LONDON (Reuters) – More than 50 per cent of Britons want to leave the European Union while 47 per cent would like to remain in the bloc, an opinion poll conducted by pollster Survation on behalf of the ‘out’ campaign said on Friday.
Survation said the poll was the first since Prime Minister David Cameron’s specific demands for changes to Britain’s relationship with the 28-member bloc were widely reported before he sent an official letter to Brussels earlier this week.
Cameron wants Britain to stay in a reformed European Union in a referendum due by the end of 2017, but has warned the bloc that if his demands fall on a “deaf ear”, he could lobby to leave.
Survation, which conducted the poll on behalf of ‘out’ campaign Leave.EU, said 53 per cent of the 2,007 people polled between Nov. 9-11 wanted to leave the European Union against 47 to remain. The pollster excluded the undecided.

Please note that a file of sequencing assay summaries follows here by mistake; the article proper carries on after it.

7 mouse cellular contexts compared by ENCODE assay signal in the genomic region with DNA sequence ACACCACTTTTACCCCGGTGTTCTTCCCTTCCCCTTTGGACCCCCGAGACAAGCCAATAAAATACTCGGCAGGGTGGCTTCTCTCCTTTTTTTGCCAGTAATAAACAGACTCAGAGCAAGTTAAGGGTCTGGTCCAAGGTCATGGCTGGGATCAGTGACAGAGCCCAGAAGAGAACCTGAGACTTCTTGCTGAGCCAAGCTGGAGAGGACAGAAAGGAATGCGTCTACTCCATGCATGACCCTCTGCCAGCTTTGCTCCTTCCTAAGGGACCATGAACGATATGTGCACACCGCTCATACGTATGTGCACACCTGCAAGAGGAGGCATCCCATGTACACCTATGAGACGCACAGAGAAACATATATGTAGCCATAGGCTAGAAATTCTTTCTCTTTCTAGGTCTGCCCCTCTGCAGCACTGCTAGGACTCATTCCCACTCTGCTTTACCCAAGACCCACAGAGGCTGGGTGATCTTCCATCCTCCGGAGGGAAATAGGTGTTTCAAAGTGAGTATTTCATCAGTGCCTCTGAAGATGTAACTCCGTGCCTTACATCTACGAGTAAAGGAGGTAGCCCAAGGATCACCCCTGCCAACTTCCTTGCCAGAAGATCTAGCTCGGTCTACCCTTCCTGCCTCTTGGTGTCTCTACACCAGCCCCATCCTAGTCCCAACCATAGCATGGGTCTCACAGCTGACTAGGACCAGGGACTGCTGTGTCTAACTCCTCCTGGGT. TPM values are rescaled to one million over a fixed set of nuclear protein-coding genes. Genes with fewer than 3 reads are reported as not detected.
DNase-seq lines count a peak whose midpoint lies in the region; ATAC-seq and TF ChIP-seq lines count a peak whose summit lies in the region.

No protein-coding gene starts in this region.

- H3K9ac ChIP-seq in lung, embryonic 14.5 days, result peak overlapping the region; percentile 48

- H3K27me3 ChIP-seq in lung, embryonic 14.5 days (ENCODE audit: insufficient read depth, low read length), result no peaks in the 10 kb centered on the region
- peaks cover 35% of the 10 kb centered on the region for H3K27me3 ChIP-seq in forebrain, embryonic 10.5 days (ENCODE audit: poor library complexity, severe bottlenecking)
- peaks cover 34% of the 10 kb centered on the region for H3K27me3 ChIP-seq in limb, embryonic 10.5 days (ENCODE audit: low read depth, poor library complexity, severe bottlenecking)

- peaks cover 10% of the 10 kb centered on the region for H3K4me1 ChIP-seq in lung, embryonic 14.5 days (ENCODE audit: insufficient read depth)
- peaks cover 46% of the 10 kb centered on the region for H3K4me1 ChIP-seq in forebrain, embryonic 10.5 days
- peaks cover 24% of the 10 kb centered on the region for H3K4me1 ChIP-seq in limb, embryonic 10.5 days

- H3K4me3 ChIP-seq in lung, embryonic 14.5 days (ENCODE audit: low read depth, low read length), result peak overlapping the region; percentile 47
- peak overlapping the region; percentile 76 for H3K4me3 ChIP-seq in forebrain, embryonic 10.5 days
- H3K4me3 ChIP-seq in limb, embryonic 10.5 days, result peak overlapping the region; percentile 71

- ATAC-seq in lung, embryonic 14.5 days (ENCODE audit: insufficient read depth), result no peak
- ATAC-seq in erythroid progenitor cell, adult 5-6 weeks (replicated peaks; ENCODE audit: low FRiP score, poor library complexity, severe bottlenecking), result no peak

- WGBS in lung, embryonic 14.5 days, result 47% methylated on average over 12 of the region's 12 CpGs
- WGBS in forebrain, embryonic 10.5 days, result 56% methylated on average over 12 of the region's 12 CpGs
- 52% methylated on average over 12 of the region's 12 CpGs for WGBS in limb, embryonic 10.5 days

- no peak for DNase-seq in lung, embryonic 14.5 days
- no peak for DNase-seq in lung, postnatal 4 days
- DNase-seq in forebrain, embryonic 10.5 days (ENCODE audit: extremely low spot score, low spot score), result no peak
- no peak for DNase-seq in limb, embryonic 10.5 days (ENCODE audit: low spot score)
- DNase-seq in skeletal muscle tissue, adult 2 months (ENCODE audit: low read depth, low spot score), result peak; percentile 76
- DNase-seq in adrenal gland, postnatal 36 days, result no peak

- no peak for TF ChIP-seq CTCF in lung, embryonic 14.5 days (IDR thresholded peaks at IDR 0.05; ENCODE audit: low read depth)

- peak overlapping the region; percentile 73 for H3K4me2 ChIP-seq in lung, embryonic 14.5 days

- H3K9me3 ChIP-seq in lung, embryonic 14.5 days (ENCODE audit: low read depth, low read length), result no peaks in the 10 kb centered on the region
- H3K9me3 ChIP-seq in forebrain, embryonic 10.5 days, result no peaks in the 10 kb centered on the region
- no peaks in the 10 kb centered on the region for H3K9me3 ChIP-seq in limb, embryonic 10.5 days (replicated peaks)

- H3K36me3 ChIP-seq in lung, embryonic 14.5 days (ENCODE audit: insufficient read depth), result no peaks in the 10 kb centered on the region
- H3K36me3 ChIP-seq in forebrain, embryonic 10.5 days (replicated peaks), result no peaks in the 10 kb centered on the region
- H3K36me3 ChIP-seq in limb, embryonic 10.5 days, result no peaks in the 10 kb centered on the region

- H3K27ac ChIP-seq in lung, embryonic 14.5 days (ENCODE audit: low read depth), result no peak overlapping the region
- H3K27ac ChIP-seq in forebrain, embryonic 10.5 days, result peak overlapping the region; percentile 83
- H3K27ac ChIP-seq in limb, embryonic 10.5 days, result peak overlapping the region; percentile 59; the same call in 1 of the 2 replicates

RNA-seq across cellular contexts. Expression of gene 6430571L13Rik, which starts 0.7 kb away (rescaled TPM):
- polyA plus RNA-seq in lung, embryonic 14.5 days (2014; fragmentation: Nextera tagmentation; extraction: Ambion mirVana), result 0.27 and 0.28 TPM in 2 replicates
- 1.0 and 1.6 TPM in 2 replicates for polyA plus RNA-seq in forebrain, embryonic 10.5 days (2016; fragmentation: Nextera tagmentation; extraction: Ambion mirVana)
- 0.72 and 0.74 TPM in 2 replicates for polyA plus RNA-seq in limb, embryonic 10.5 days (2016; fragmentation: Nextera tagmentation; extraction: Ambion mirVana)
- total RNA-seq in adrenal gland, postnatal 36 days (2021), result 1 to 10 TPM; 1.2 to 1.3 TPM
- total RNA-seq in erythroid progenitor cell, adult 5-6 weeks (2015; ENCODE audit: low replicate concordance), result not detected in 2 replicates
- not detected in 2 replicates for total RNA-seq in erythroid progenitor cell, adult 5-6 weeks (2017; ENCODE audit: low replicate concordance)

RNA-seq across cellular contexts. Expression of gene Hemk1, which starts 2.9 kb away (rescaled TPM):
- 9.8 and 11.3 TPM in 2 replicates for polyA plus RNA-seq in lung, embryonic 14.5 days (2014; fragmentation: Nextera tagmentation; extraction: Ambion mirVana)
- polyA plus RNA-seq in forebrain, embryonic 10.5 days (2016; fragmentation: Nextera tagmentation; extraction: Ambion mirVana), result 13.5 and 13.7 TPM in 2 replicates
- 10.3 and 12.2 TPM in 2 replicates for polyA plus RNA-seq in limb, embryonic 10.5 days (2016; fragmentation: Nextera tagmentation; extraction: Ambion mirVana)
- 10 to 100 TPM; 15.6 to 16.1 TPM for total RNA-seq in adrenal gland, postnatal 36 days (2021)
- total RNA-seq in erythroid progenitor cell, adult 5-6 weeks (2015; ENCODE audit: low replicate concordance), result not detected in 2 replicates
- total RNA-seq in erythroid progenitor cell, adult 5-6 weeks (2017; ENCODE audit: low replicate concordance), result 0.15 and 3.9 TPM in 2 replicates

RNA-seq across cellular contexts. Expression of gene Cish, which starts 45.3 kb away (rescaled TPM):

It also said 22 percent said they believed that Cameron would likely get a good deal and most wanted him to concentrate on restricting benefits to EU migrants.
Cameron has set out four areas where he wants to see change; welfare payments to EU migrants, safeguards for countries outside the 19 member euro zone, Britain to be excluded from the principle of “ever closer union” and the establishment of greater competitiveness.